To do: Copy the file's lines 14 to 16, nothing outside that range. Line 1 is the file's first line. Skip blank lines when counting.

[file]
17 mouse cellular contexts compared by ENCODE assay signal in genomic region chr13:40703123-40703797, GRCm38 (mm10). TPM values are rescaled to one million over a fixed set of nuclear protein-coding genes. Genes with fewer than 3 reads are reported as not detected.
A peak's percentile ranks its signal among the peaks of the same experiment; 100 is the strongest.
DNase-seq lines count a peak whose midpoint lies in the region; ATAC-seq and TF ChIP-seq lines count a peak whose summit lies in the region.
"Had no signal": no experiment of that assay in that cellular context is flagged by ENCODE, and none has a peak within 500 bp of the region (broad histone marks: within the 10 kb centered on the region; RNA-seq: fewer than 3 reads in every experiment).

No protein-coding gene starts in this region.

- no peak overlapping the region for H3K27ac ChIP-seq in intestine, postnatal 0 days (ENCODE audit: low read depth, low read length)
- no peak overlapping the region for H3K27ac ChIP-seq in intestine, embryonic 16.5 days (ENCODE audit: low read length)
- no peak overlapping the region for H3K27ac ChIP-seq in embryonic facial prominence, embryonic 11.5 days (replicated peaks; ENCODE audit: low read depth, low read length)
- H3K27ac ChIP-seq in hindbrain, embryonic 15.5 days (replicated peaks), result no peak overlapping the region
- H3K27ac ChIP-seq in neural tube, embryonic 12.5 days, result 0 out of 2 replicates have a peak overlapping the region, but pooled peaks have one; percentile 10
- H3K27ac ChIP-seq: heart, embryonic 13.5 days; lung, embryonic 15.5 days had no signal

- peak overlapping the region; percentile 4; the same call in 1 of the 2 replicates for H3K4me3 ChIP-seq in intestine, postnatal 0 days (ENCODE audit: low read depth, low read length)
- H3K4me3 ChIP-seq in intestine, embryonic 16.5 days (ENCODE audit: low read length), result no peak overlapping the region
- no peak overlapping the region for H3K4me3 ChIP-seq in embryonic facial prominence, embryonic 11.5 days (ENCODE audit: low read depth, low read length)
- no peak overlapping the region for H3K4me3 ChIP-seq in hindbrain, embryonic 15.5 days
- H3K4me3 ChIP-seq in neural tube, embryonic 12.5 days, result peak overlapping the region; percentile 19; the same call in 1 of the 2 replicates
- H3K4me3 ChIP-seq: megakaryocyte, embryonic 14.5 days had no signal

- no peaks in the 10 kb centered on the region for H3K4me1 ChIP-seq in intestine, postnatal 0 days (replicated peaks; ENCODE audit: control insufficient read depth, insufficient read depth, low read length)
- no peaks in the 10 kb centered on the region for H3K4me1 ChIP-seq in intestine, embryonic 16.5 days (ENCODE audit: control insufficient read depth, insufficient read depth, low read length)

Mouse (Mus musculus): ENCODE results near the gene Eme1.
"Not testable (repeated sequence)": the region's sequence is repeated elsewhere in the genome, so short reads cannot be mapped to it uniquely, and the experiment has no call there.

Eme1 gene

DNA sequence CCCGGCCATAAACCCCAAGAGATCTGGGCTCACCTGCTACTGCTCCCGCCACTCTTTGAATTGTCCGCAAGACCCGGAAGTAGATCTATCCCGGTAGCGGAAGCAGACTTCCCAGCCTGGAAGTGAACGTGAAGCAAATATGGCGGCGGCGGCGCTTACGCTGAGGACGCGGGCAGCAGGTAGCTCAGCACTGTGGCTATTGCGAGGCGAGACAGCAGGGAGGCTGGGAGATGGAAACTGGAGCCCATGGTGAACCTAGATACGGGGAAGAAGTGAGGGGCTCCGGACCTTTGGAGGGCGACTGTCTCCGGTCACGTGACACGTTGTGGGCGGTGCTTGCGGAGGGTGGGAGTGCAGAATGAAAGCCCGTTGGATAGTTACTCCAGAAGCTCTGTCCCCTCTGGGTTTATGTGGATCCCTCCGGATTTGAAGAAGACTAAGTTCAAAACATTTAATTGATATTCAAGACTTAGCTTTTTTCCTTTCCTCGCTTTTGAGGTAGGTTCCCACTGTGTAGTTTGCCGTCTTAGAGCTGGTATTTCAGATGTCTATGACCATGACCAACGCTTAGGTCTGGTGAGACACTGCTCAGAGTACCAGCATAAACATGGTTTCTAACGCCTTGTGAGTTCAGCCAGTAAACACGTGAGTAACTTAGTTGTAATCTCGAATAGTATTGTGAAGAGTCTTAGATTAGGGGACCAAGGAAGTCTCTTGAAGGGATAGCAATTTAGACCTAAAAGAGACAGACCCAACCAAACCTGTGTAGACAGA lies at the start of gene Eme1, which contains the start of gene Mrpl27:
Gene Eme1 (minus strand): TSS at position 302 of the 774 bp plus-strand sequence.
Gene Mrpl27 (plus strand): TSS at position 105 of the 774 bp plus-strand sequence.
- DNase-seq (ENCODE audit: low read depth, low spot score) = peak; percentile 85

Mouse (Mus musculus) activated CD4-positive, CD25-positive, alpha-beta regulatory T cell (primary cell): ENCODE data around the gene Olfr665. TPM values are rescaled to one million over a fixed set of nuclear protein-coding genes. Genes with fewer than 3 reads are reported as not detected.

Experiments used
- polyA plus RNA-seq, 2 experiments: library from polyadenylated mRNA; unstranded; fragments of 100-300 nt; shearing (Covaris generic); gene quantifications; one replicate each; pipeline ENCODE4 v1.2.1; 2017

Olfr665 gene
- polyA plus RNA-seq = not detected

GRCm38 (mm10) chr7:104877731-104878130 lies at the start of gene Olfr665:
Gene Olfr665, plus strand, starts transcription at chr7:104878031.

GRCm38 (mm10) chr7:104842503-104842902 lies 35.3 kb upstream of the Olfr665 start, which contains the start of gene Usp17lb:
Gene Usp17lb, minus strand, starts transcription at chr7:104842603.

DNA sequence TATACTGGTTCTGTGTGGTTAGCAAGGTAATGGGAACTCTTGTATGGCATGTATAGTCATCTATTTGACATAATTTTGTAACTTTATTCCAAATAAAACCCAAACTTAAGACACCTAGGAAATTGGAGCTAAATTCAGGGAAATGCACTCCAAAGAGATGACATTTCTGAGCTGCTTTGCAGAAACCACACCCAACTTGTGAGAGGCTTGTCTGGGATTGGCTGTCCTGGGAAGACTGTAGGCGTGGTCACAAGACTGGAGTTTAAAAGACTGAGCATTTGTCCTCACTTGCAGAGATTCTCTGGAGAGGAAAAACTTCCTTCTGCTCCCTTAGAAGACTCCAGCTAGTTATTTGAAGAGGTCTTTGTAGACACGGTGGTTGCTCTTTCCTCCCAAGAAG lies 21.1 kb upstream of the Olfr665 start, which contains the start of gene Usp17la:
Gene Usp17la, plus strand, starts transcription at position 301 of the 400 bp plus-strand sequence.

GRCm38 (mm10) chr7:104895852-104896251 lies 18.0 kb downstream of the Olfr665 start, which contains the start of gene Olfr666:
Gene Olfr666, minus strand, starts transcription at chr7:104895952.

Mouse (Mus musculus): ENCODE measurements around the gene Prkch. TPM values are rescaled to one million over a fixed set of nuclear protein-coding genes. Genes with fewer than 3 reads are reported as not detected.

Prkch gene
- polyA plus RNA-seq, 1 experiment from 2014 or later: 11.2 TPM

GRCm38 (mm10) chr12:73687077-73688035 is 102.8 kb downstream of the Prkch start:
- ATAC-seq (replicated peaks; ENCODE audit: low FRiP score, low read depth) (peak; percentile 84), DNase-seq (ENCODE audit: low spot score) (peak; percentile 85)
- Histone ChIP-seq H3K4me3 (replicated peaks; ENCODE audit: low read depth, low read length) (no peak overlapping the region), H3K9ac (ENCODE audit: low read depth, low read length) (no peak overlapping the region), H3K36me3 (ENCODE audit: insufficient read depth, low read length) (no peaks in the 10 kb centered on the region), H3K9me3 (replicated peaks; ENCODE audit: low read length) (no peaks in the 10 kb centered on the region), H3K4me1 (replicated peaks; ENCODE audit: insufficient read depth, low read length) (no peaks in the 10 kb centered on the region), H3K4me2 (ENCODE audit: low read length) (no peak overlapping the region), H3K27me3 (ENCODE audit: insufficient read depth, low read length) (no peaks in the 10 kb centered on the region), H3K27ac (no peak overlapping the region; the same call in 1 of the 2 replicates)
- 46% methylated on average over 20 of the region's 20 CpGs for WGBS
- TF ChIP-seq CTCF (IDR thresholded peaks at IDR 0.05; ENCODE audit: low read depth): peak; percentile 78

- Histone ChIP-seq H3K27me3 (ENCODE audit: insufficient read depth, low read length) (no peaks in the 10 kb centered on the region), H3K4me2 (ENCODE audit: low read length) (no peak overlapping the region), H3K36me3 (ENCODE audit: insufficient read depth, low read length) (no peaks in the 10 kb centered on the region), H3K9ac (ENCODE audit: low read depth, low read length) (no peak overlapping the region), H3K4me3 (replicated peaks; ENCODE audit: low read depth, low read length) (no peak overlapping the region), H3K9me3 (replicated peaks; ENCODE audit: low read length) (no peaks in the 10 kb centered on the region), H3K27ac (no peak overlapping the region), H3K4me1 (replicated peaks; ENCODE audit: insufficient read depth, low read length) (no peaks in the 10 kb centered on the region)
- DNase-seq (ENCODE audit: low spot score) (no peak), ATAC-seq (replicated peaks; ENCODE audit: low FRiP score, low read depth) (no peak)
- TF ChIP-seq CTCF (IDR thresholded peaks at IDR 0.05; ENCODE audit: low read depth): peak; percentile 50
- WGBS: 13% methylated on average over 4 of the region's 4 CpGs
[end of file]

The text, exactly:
- no peak overlapping the region for H3K4me3 ChIP-seq in embryonic facial prominence, embryonic 11.5 days (ENCODE audit: low read depth, low read length)
- no peak overlapping the region for H3K4me3 ChIP-seq in hindbrain, embryonic 15.5 days
- H3K4me3 ChIP-seq in neural tube, embryonic 12.5 days, result peak overlapping the region; percentile 19; the same call in 1 of the 2 replicates